Wednesday, August 19, 2009

Hot Chicken Salad

I'm sure you've picked up on the fact that I'm not an extraordinarily good cook. In fact, I almost never try anything fancy, because the people I cook for wouldn't care about it anyway. Yes, I'm a lazy cook. Still, I haven't poisoned anyone yet, as far as I know.

I even had a couple of requests for this recipe the other night when I took it to a pitch-in salad supper, and I thought I'd share it with you, too. (If you're serious about watching calories, fat grams, and important stuff like that, it's okay to stop reading right here.)

The note on my recipe card says I got it in 1994 at a church women's meeting in a neighboring city.

Hot Chicken Salad

3 cups cooked chicken, cubed
1-1/2 c. celery, chopped
3/4 c. slivered almonds
1 6-oz. can sliced water chestnuts, drained
1/2 tsp. salt
2 tsp. onion
3 Tbsp. lemon juice
1-1/2 c. mayonnaise
1 11-oz. can condensed cream of chicken soup
3/4 c. grated cheese

Combine everything but cheese and chips in a greased 9 x 13 casserole dish. Sprinkle cheese on top. Bake at 325 degrees for 45 minutes or until lightly browned. Serve over chow mein noodles.

(Note: The original recipe has 1-1/2 c. crushed potato chips, which you combine with the cheese to sprinkle on top. I've never used the chips, because I figure this casserole is hard enough on my cholesterol number without them.)

I have a question. When you take a dish of food to an event, and other people do the same, then everybody eats--what do you call it? We call it a pitch-in, but I'm guessing that's a Southern Indiana term.

Magdalena

11 comments:

  1. The chicken recipe is intriguing, as I LOVE chicken salad, but will prob. leave out the water chestnuts (don't like them although I'm not sure why).

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  2. I've heard "potluck." Also around here sometimes it's called "carry-in" but mostly, I think, "pitch-in."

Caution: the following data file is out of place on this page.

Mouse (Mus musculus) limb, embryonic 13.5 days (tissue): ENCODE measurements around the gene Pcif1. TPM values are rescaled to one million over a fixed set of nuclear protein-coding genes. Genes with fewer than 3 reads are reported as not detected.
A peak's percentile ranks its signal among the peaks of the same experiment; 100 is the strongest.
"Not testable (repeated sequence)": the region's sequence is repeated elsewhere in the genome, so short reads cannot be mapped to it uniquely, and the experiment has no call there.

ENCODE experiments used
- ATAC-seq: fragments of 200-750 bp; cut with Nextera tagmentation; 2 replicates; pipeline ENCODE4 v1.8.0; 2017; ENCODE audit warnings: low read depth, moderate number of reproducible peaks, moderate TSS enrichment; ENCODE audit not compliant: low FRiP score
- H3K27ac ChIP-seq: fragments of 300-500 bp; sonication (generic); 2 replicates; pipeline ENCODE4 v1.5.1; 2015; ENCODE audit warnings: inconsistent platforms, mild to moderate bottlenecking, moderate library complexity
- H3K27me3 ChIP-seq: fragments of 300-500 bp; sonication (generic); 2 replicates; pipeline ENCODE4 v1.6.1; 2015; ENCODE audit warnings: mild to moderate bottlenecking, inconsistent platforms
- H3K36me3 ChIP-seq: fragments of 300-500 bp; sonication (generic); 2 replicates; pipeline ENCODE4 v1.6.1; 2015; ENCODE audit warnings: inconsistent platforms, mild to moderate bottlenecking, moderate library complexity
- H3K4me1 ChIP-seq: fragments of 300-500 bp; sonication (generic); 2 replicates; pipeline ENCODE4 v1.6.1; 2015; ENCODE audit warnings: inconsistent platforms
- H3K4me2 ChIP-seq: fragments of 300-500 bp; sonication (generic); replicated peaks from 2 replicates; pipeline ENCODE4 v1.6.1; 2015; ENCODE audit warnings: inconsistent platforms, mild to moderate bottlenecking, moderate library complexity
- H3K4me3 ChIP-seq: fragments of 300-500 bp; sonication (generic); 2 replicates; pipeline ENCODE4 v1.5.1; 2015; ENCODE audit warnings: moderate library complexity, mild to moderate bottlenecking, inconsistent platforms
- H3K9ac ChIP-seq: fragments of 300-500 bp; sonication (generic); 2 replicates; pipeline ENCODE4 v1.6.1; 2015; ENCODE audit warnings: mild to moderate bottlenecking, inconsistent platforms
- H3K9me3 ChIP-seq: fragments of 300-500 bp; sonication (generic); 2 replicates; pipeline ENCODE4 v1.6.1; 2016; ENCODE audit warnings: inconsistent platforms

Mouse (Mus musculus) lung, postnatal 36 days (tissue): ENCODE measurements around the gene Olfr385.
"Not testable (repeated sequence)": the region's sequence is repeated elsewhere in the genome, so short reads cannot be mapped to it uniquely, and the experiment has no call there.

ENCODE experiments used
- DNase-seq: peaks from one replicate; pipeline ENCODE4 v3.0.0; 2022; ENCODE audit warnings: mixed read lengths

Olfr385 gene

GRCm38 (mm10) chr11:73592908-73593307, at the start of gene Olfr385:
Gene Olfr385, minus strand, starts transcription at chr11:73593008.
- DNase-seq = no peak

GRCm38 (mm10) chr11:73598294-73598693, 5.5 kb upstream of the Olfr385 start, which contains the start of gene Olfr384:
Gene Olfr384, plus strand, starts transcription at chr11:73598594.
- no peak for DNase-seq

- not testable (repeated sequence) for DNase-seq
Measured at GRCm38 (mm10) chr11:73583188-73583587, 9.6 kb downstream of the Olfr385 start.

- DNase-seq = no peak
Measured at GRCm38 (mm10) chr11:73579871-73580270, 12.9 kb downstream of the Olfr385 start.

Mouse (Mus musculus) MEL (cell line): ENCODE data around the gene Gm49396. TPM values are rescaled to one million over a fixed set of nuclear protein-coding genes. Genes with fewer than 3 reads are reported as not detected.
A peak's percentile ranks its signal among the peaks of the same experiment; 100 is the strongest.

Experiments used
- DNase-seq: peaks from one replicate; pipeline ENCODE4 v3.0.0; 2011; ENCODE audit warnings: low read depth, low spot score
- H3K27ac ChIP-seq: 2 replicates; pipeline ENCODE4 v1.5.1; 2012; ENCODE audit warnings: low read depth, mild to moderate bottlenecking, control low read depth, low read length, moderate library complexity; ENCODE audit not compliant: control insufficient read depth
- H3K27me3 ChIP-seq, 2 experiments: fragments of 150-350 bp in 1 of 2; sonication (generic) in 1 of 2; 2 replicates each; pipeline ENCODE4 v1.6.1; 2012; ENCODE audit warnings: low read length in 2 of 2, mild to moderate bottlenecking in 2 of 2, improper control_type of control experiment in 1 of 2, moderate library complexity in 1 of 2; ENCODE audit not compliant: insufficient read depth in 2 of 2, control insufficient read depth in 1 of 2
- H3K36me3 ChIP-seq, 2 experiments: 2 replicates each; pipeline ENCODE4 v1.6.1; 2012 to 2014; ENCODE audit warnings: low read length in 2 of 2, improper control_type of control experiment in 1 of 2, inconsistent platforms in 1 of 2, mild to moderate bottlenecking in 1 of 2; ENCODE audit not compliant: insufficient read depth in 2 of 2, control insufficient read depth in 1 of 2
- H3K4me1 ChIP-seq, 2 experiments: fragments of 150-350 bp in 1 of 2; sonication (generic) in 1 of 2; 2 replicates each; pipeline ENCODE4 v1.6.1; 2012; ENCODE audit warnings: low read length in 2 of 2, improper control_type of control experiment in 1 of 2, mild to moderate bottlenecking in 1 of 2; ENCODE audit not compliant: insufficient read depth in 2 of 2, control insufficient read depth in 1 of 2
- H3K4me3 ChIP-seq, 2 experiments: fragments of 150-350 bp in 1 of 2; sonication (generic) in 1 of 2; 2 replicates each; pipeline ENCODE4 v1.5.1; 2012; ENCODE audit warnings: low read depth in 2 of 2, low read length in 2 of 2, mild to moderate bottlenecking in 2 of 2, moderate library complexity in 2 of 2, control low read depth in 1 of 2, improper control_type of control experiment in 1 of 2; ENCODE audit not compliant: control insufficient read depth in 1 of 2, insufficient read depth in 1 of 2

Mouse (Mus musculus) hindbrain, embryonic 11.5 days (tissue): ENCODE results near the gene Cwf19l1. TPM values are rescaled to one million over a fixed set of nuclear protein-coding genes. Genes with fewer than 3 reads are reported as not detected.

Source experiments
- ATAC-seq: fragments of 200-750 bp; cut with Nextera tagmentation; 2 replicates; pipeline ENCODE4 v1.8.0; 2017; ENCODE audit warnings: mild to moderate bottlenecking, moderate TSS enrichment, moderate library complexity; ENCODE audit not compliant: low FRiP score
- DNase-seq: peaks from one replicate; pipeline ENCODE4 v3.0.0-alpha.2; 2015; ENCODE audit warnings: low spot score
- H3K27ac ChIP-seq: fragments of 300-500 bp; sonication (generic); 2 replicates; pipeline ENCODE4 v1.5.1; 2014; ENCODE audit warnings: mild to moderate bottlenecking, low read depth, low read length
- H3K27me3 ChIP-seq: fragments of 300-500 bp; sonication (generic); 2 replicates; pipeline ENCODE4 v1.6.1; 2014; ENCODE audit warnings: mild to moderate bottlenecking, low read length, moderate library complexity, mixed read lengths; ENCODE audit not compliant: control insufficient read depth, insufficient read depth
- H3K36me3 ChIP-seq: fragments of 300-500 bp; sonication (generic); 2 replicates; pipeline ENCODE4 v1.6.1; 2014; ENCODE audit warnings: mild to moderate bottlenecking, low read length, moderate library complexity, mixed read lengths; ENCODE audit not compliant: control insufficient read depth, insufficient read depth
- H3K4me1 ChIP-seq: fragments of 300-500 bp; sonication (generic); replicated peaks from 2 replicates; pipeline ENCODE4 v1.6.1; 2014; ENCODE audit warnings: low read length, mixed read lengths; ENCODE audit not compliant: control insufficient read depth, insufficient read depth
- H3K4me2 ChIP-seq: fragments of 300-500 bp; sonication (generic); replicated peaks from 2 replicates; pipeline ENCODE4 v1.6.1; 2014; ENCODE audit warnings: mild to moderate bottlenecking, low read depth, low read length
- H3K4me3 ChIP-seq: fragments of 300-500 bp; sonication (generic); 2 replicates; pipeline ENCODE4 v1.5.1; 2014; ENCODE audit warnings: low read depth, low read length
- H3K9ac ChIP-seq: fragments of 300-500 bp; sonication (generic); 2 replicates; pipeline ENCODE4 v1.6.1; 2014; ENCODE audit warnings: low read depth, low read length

The great thing about the water chestnuts is the crunch. I don't even think they have a taste, do they?

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  3. The crunch is what bugs me. They don't look like they should crunch, but they do. It's like having a bug in your snow ice cream (shudder).

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  4. OH! Okay then. And thanks for that vivid word picture.

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  5. Are you sincerely thanking me or sarcastically thanking me?
    It IS a vivid picture, is it not?

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  6. Jennifer, I was sarcastically thanking you, but yours was truly a word picture work of art. (That was sincere.)

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  7. I hope it didn't turn you off to bugs....or snow ice cream...or that I once unknowingly ate a few bugs.

    Did you get the Julia Child book?

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  8. Actually, Jennifer, because of your comment, it may be your fault that at a restaurant today I thought I saw a worm on a piece of broccoli. I don't think there really was one, but I didn't want to get my glasses out of my purse, so I just didn't eat the broccoli. Your fault that I didn't get my veggie. :(

    Ha!

    And YES I got the Julia Child book, and am trying to cajole Microsoft Reader into letting me read it on my iPAQ. Had to set it aside last night before I lost my temper. Will try again soon. I have the book on my laptop, but I think I messed up somewhere in the process... Oh well.

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  9. A little worm wouldn't hurt you. And I bet the restaurant didn't even charge you extra.

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  10. A little worm wouldn't hurt me, and a little water chestnut wouldn't hurt you.

    BLTs for supper tonight. Anything I need to look out for there?

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